The formation and evolution of flow structures associated with a finite-span synthetic jet issued into a zero-pressure gradient boundary layer were investigated experimentally using stereoscopic particle image velocimetry. A synthetic jet with an aspect ratio of AR = 18 was mounted on a flat plate and its interaction with a free stream, having a velocity of U∞ = 10 m/s (Reδ = 2000) at momentum coefficients of Cμ = 0.08, 0.33, and 0.75, was studied. The effect of the orifice pitch (α = 20∘–90∘) and skew (β = 0∘–90∘) angles on vortex formation as well as the global impact of the synthetic jet on the flow field was explored in detail. It was found that the orifice orientation had a significant impact on the steady and unsteady flow structures. Different orifice skew and pitch angles could result in several types of vortical structures downstream, including: no coherent vortex structure, a single (positive or negative) strong vortex, or a symmetric vortex pair. In all cases, the velocity near the wall was increased; however, cases with higher blockage (i.e., more wall-normal, transverse orifice) resulted in a strong velocity deficit in the free stream where orifices with lower pitch angles yielded in an increase in velocity throughout. The analysis is concluded with a summary of quantitative metrics that allude to flow control effectiveness.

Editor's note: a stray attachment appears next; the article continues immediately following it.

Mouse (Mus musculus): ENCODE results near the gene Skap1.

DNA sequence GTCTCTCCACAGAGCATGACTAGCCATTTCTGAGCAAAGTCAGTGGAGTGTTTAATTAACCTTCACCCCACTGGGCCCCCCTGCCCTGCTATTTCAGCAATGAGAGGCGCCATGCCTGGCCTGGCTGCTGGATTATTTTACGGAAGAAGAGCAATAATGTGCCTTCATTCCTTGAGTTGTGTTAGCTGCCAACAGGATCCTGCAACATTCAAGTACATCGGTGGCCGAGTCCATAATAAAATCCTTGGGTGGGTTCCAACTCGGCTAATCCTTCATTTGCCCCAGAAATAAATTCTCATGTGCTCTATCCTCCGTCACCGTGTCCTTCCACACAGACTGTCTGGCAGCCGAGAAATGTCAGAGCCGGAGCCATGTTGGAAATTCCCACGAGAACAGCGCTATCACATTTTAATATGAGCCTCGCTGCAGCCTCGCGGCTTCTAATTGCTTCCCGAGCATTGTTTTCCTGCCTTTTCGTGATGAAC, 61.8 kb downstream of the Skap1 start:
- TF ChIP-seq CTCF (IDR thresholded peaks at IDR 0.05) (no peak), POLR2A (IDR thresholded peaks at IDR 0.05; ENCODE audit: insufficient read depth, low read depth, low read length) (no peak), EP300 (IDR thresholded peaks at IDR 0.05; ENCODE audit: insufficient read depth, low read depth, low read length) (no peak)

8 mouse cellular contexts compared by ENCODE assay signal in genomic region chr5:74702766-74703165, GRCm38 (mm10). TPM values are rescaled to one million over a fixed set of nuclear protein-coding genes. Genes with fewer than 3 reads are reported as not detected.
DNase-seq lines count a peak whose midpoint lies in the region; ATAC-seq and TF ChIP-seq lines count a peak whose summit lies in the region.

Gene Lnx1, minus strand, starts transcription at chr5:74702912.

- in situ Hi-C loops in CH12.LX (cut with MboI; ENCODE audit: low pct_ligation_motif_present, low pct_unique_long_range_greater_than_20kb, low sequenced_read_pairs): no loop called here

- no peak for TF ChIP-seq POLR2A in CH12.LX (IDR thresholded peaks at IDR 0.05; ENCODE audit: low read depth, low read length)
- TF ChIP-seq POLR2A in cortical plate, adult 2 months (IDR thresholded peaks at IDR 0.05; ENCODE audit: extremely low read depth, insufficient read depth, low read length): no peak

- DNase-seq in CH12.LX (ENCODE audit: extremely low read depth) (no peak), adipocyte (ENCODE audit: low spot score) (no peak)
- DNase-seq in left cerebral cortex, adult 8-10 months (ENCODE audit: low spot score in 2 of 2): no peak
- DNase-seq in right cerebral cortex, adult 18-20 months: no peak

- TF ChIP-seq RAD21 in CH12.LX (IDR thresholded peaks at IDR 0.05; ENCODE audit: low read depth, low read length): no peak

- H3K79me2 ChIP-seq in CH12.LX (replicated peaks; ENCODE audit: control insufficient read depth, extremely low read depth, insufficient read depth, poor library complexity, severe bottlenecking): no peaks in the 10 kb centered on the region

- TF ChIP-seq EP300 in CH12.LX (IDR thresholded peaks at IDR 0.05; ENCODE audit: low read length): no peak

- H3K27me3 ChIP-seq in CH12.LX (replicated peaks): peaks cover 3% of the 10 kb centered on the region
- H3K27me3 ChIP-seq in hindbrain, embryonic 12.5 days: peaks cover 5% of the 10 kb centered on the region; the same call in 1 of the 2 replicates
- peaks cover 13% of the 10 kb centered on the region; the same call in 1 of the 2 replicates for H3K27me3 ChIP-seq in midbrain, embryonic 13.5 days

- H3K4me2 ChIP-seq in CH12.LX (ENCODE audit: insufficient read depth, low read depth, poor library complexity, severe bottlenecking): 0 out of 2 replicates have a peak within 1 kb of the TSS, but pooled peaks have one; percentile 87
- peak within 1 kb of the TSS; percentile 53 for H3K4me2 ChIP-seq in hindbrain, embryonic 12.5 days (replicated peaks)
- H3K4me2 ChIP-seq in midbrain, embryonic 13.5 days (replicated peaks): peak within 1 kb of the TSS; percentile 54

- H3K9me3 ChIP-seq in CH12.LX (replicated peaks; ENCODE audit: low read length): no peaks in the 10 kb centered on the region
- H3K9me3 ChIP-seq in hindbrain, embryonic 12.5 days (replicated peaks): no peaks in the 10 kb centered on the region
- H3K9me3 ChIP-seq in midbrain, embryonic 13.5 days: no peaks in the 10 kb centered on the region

Physics of Fluids, Volume 28, Issue 3, March 2016.